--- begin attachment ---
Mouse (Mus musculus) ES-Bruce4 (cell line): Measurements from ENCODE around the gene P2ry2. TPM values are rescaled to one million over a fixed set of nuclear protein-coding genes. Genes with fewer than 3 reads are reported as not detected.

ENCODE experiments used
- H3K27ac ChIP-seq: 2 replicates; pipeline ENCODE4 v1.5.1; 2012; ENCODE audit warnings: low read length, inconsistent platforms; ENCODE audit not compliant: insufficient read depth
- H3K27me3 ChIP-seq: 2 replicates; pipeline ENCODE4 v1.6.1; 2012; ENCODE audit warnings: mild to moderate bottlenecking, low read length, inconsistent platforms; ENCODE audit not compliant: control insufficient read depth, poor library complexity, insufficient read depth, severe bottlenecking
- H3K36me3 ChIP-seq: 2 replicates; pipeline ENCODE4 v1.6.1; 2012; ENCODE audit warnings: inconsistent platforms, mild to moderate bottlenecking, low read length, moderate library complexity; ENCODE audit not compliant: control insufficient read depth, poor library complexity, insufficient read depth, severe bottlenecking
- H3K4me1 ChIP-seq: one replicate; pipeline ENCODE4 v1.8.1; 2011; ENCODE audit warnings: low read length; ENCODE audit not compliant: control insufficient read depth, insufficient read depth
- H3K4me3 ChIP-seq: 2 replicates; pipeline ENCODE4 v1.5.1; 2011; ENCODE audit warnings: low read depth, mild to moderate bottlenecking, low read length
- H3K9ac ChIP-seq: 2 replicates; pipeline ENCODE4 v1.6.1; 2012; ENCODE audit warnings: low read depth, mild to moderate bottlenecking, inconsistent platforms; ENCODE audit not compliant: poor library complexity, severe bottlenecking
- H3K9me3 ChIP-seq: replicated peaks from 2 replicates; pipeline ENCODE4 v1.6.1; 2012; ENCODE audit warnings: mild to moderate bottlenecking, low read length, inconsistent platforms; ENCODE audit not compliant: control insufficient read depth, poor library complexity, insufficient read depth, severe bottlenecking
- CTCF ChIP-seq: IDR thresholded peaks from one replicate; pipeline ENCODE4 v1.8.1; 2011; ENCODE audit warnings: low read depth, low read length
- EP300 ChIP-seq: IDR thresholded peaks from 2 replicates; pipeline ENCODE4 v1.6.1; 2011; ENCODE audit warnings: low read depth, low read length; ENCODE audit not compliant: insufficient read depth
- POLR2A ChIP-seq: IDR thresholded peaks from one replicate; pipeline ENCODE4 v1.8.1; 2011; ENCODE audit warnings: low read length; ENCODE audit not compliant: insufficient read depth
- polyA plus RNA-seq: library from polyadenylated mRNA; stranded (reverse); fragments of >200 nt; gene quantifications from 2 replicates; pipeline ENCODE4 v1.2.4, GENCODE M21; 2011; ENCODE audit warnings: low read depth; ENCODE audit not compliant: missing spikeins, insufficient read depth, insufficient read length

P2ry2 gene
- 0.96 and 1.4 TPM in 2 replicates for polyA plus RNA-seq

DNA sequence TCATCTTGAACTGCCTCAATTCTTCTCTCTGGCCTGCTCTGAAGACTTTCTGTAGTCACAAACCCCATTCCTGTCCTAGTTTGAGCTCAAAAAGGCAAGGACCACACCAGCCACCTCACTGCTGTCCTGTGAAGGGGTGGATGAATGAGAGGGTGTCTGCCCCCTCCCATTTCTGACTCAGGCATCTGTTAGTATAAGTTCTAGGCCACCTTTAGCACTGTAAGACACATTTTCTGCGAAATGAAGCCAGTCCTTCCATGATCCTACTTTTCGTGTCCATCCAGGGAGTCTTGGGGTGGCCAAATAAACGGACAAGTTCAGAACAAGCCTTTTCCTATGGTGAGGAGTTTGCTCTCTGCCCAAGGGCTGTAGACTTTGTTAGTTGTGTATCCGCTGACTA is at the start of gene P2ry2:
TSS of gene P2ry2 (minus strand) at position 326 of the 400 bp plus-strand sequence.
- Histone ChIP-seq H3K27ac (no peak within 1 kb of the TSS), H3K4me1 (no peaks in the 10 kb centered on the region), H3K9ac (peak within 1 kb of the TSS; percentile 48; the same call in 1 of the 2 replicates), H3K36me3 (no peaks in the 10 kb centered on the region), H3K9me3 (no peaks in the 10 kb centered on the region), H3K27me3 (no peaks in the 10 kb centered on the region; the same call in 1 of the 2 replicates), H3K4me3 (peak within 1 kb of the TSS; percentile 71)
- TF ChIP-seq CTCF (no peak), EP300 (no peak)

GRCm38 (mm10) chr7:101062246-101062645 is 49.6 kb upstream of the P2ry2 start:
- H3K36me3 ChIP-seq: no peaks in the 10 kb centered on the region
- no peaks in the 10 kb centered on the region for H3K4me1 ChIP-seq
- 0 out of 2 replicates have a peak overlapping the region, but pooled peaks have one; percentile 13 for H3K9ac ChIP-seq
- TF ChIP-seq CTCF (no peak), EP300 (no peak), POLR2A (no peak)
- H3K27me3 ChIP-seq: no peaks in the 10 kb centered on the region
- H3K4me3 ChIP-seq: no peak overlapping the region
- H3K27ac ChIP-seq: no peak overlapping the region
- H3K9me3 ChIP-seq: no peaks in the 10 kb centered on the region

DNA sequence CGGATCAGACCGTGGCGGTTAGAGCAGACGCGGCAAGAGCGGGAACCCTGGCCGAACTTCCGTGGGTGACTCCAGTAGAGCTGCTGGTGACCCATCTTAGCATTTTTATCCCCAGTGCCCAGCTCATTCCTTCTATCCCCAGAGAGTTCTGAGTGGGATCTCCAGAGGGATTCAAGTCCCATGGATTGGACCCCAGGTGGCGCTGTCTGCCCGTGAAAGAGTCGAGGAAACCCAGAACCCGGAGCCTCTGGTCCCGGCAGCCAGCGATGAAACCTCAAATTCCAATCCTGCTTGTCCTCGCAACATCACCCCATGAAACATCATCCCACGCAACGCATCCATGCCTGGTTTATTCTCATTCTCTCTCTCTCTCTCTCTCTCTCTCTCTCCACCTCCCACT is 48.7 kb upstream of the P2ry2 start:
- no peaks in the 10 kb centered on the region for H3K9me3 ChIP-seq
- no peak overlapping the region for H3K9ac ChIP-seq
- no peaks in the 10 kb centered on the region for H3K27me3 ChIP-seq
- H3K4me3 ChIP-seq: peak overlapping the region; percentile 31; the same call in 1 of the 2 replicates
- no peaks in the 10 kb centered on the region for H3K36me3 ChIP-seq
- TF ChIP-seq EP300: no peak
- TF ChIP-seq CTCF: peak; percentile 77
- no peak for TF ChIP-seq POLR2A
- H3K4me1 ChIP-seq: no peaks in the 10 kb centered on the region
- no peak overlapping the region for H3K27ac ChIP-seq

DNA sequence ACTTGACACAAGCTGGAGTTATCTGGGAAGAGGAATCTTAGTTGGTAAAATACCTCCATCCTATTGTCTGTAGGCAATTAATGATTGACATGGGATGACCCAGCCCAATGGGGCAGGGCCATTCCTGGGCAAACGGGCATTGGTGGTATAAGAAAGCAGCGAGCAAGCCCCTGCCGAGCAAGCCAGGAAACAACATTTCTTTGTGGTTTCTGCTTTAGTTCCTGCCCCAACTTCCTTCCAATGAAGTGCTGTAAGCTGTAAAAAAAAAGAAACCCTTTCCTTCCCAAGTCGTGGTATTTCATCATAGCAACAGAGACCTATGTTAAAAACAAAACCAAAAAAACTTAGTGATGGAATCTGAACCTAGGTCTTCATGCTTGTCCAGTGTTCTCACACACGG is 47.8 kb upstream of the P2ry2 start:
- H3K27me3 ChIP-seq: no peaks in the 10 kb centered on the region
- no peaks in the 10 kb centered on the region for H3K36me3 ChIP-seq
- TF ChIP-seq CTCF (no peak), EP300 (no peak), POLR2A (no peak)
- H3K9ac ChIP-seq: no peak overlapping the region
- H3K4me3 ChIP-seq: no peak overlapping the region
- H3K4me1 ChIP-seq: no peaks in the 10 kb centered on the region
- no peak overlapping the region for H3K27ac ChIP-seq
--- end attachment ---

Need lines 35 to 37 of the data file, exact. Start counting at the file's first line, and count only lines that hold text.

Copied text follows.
- TF ChIP-seq EP300: no peak
- TF ChIP-seq CTCF: peak; percentile 77
- no peak for TF ChIP-seq POLR2A